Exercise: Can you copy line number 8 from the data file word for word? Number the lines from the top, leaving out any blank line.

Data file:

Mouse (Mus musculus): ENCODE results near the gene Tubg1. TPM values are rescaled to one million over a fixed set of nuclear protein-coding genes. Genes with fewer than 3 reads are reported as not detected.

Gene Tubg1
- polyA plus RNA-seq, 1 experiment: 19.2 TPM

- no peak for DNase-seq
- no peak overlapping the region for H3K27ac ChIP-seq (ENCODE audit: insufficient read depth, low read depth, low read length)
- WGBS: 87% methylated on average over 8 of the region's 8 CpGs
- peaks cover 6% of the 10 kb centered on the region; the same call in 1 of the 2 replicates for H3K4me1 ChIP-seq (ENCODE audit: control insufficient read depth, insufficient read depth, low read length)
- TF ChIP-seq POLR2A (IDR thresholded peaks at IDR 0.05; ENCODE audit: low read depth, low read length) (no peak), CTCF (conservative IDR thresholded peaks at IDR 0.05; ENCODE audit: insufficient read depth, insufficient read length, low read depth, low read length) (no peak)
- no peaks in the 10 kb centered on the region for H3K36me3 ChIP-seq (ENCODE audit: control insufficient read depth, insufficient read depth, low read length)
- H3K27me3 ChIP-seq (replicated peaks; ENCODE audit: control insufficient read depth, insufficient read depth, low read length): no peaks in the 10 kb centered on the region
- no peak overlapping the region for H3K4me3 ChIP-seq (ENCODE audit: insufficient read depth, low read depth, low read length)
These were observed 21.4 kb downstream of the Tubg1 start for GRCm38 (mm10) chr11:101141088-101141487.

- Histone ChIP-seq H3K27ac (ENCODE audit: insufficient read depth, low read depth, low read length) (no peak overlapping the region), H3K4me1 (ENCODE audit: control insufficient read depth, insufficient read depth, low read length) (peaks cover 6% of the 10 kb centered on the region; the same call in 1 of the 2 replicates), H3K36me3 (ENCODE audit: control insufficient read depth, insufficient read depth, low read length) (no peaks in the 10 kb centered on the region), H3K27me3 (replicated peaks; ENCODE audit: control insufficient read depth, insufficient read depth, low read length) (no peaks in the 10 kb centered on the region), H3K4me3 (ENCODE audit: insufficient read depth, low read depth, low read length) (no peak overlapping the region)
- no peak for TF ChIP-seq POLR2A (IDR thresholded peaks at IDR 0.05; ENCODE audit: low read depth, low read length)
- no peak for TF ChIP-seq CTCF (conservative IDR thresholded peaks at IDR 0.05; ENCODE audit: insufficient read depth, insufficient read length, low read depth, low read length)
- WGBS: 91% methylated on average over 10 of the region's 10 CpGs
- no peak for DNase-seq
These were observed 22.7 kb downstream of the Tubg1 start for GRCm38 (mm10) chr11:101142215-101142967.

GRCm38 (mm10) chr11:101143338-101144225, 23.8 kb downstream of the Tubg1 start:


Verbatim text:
- TF ChIP-seq POLR2A (IDR thresholded peaks at IDR 0.05; ENCODE audit: low read depth, low read length) (no peak), CTCF (conservative IDR thresholded peaks at IDR 0.05; ENCODE audit: insufficient read depth, insufficient read length, low read depth, low read length) (no peak)